The Cape Messenger recently ran a poll on whether or not people think the City of Cape Town has the water crisis under control. Almost 90% of people voted ‘No’. I wonder how different the poll would have been if there had been the option “I don’t know”.
I recently wrote an article about what the City of Cape Town could learn from Windhoek on how they have survived water crises in the past. One of the lessons we can glean from the Windhoek experience is the need for strategic communication to citizens to promote water conservation behaviour at the household level – where most of the water is consumed.
I would argue that not only are people not aware of some of the situational context surrounding the water crisis, but that they don’t know what the city is actually doing about it.
We also learn from Windhoek and water crises globally that people tend to only change their water consumption behaviour if they perceive the need to do so. In addition to motivation, behaviour is also influenced by capability and opportunity. Some of the interventions that can change water use through providing motivation, capability and opportunity include education to increase awareness, persuasion through communication, incentivisation through rewards, coercion through punishment, training to develop skills, restriction through rules, restructuring of the physical or social context, providing role models for people to aspire to, and enablement through removing barriers to increase capability or opportunity. In addition to enforcing regulations, strategic communication through the mass media is, therefore, an important component of the tool-kit to changing water use behaviour.
The Department of Water and Sanitation works on a 98% assurance of supply. This means that in 2 out of every 100 years there is a possibility that there won’t be enough water. The current crisis is a result of two consecutive years of low rainfall and high demand. With a steadily increasing population in Cape Town, and climate change likely to influence rainfall in the future, the chance of this happening again is going to be even more likely – if current levels of supply and demand don’t change.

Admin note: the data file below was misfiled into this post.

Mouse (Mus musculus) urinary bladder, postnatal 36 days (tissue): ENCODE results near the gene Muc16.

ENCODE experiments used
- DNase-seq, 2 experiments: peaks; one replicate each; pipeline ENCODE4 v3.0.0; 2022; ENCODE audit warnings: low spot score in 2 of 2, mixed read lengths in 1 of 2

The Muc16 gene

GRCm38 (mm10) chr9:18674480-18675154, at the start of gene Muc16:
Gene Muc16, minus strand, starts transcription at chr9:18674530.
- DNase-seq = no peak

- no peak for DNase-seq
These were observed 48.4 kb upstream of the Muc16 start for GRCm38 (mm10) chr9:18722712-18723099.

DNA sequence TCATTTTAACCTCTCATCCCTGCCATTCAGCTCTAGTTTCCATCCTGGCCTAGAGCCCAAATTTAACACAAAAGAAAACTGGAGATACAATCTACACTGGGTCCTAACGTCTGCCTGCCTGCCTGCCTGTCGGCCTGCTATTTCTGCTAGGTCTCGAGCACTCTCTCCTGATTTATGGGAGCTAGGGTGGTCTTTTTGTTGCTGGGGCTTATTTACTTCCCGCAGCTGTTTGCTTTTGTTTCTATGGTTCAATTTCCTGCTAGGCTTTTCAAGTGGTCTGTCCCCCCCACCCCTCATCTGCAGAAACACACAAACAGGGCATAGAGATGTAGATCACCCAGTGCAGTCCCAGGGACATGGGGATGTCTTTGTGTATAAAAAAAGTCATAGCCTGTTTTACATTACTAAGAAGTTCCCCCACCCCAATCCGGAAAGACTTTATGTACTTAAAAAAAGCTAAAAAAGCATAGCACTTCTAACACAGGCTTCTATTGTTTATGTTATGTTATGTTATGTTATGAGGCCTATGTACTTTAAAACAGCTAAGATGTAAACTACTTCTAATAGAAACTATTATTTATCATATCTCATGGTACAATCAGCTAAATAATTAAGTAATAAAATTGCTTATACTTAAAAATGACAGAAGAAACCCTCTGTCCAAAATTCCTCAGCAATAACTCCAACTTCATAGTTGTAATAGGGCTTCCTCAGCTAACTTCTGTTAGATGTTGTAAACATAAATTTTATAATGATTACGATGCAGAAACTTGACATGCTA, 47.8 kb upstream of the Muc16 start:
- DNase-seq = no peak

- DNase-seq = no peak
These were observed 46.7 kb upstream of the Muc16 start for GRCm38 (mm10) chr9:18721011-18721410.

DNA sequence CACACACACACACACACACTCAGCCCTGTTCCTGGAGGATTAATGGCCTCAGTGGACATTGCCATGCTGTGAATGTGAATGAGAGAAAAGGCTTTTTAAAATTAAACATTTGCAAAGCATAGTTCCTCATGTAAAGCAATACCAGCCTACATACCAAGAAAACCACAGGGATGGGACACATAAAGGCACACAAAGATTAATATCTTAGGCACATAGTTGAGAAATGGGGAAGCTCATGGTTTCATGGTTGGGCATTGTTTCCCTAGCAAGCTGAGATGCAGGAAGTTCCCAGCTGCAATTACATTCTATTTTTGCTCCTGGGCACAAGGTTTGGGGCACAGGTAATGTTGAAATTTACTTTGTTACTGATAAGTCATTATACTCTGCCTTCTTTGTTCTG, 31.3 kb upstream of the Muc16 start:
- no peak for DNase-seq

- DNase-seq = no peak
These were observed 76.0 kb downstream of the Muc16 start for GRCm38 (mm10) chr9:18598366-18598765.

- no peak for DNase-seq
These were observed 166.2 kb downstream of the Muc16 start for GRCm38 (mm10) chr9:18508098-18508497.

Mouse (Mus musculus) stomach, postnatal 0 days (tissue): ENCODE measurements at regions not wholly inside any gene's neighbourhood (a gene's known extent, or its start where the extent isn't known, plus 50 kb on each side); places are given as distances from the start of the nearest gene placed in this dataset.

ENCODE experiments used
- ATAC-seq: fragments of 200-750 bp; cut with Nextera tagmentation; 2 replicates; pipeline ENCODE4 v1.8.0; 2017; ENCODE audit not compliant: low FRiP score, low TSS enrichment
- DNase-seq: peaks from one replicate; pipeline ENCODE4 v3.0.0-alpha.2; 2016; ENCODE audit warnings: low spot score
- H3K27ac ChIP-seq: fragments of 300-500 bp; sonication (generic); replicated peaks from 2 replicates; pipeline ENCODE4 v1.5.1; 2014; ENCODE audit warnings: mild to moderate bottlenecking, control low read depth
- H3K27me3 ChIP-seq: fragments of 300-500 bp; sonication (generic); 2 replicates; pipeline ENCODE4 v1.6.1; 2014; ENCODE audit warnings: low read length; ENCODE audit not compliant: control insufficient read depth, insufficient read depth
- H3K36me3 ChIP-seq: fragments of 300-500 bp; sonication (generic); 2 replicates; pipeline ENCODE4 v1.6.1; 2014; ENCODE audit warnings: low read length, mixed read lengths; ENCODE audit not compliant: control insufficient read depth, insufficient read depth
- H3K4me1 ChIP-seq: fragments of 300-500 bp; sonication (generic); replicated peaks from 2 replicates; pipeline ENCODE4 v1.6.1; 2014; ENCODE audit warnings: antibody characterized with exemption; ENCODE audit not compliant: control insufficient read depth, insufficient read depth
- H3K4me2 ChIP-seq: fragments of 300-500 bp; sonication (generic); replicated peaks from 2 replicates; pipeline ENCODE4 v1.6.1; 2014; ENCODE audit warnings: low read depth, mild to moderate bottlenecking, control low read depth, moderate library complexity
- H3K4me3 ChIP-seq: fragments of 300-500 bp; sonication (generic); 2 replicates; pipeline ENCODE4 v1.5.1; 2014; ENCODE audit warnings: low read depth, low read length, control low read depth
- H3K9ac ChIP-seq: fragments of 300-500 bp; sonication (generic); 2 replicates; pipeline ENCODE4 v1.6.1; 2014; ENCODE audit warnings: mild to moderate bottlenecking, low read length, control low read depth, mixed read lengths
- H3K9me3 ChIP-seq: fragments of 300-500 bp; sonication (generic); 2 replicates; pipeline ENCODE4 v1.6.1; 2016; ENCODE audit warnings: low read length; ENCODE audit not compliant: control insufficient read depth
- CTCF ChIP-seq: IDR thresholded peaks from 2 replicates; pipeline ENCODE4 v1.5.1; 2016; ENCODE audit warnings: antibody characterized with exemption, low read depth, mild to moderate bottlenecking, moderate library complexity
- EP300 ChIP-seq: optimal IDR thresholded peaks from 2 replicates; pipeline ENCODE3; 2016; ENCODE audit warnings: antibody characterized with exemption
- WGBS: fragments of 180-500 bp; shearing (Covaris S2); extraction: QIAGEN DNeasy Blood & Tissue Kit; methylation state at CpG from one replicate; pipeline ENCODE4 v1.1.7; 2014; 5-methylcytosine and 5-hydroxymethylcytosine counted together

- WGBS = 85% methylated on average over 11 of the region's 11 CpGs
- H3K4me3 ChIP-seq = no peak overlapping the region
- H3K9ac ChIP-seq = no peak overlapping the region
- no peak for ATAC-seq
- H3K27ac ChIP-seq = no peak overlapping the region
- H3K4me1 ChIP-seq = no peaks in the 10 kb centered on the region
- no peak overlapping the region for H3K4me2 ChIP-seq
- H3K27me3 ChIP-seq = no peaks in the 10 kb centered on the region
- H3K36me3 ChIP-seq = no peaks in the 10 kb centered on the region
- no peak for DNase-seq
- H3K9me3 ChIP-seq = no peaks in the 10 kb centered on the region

Although reducing water demand includes effort by industry, agriculture and fixing leaking infrastructure, suburbia is a major water user – and the importance of the power of individuals cannot be underestimated.
Changing perceptions, values and – ultimately – behaviour is not only needed for directly conserving the water we have now, but may be needed in future when we need to use technology such as water re-use. They do in Windhoek. Other steps have indirect benefits for water conservation – for example, in our choice of food. Something we can learn from media coverage of the drought in California is that a lot of our water footprint relates to what food we eat – with meat production being a massive water guzzler.
In the meantime, we’re possibly dealing with a bit of a tragedy of perception, where people perceive others not to be saving water, and this then reduces their own motive to conserve water. Fortunately, there are also many citizens who cooperate with regulations and campaigns, have inherent environmental values, or are motivated by seeing others conserve water. But we need to increase this piece of the pie, and the media has a role to play here.